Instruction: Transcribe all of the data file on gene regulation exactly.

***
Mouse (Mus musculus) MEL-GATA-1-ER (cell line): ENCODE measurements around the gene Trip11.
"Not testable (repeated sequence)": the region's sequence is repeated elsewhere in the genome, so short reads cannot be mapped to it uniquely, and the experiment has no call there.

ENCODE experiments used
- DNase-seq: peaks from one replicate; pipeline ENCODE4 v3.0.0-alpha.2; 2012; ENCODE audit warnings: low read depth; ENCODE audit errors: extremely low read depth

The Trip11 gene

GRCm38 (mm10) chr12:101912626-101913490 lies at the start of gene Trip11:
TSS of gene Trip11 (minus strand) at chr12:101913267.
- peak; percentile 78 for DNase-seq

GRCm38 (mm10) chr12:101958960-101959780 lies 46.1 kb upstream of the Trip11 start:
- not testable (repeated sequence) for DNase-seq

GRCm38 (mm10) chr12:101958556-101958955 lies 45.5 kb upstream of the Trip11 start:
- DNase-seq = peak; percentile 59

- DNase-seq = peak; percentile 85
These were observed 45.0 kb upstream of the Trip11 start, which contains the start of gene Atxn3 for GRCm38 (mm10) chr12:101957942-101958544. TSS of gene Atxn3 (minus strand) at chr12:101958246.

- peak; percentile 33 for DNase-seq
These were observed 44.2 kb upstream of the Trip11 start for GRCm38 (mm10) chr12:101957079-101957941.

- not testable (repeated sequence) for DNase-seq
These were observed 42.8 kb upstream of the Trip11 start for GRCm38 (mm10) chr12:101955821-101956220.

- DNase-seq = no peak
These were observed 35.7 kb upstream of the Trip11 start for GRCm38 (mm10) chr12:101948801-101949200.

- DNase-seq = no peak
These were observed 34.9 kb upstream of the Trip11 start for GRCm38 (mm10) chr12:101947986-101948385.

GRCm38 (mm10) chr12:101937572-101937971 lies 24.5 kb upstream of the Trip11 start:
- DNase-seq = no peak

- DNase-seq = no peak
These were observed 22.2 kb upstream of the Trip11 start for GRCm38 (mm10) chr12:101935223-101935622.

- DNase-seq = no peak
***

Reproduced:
Mouse (Mus musculus) MEL-GATA-1-ER (cell line): ENCODE measurements around the gene Trip11.
"Not testable (repeated sequence)": the region's sequence is repeated elsewhere in the genome, so short reads cannot be mapped to it uniquely, and the experiment has no call there.

ENCODE experiments used
- DNase-seq: peaks from one replicate; pipeline ENCODE4 v3.0.0-alpha.2; 2012; ENCODE audit warnings: low read depth; ENCODE audit errors: extremely low read depth

The Trip11 gene

GRCm38 (mm10) chr12:101912626-101913490 lies at the start of gene Trip11:
TSS of gene Trip11 (minus strand) at chr12:101913267.
- peak; percentile 78 for DNase-seq

GRCm38 (mm10) chr12:101958960-101959780 lies 46.1 kb upstream of the Trip11 start:
- not testable (repeated sequence) for DNase-seq

GRCm38 (mm10) chr12:101958556-101958955 lies 45.5 kb upstream of the Trip11 start:
- DNase-seq = peak; percentile 59

- DNase-seq = peak; percentile 85
These were observed 45.0 kb upstream of the Trip11 start, which contains the start of gene Atxn3 for GRCm38 (mm10) chr12:101957942-101958544. TSS of gene Atxn3 (minus strand) at chr12:101958246.

- peak; percentile 33 for DNase-seq
These were observed 44.2 kb upstream of the Trip11 start for GRCm38 (mm10) chr12:101957079-101957941.

- not testable (repeated sequence) for DNase-seq
These were observed 42.8 kb upstream of the Trip11 start for GRCm38 (mm10) chr12:101955821-101956220.

- DNase-seq = no peak
These were observed 35.7 kb upstream of the Trip11 start for GRCm38 (mm10) chr12:101948801-101949200.

- DNase-seq = no peak
These were observed 34.9 kb upstream of the Trip11 start for GRCm38 (mm10) chr12:101947986-101948385.

GRCm38 (mm10) chr12:101937572-101937971 lies 24.5 kb upstream of the Trip11 start:
- DNase-seq = no peak

- DNase-seq = no peak
These were observed 22.2 kb upstream of the Trip11 start for GRCm38 (mm10) chr12:101935223-101935622.

- DNase-seq = no peak